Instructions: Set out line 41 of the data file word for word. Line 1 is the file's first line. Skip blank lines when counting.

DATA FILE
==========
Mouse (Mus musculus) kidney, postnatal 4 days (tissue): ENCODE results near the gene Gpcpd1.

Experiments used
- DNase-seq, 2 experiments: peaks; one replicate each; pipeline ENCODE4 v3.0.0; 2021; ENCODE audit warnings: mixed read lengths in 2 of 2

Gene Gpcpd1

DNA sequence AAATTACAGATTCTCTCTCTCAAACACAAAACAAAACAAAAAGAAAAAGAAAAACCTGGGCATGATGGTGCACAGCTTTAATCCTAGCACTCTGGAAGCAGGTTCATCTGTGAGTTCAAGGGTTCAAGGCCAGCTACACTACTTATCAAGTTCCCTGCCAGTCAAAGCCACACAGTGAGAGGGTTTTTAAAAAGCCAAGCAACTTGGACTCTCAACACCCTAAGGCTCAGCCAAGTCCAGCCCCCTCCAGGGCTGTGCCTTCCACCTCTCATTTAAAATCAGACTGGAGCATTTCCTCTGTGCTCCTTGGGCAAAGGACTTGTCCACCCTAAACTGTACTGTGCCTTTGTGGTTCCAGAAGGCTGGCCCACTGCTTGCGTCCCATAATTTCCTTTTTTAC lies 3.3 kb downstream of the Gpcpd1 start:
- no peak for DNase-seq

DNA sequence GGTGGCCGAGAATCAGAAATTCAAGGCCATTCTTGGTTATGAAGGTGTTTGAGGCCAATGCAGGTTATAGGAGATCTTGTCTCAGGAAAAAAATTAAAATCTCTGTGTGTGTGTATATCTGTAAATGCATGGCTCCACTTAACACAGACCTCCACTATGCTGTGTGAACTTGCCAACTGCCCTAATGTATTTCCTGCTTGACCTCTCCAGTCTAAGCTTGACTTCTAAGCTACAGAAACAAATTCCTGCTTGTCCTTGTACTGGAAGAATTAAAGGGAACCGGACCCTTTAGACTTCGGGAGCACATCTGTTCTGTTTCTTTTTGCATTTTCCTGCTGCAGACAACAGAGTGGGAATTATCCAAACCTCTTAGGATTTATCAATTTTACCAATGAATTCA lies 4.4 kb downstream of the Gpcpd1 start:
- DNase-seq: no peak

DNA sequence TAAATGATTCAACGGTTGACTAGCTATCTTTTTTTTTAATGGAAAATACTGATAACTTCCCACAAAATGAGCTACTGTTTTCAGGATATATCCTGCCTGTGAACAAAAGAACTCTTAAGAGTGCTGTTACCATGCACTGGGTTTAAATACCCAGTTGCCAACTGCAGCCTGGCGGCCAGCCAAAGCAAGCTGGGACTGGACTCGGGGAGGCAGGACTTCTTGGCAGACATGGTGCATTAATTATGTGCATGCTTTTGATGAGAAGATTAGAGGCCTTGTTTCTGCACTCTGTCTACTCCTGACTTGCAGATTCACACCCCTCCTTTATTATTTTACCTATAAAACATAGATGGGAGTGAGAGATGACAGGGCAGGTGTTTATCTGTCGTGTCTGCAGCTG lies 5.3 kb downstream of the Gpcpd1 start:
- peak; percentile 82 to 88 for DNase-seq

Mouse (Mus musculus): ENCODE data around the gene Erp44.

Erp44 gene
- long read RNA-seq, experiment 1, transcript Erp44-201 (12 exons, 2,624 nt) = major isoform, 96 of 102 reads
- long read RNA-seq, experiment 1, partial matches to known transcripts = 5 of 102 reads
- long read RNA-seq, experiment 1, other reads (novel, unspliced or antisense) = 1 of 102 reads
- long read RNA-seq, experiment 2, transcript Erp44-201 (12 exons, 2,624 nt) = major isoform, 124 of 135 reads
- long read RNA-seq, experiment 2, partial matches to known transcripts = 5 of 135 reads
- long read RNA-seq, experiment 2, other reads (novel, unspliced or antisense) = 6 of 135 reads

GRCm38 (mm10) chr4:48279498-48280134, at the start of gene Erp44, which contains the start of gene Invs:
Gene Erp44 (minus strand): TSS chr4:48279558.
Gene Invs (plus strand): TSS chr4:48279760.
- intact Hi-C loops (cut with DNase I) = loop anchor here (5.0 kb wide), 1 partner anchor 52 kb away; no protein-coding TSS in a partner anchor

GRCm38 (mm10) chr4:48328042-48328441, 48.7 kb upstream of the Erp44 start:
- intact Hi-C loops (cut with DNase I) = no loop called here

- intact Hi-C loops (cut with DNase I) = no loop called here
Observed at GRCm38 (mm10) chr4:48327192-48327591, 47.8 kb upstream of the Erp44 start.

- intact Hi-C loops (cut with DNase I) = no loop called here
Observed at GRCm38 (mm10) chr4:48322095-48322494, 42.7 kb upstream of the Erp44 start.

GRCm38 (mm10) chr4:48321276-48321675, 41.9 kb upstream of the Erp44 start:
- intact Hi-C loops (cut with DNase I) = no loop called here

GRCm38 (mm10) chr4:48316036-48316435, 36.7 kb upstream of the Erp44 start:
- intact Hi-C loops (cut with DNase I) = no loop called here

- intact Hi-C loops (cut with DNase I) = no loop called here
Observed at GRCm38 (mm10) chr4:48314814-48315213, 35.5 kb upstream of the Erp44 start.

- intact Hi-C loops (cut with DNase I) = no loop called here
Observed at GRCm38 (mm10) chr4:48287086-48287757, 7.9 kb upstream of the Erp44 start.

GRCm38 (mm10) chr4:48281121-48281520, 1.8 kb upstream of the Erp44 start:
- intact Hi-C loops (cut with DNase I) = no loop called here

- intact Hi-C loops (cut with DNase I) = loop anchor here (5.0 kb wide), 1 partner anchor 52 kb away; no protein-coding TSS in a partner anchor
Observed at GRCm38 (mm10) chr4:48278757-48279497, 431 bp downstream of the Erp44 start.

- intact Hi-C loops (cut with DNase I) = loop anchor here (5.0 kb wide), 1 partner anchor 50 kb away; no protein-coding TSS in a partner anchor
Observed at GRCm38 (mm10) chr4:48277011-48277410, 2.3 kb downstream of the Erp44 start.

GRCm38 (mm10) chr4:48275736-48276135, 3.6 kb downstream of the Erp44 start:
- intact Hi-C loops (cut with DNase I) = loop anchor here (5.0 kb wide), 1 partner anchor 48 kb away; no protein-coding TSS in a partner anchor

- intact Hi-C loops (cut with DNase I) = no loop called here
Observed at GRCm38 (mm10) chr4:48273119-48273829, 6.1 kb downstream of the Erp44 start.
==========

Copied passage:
- intact Hi-C loops (cut with DNase I) = loop anchor here (5.0 kb wide), 1 partner anchor 50 kb away; no protein-coding TSS in a partner anchor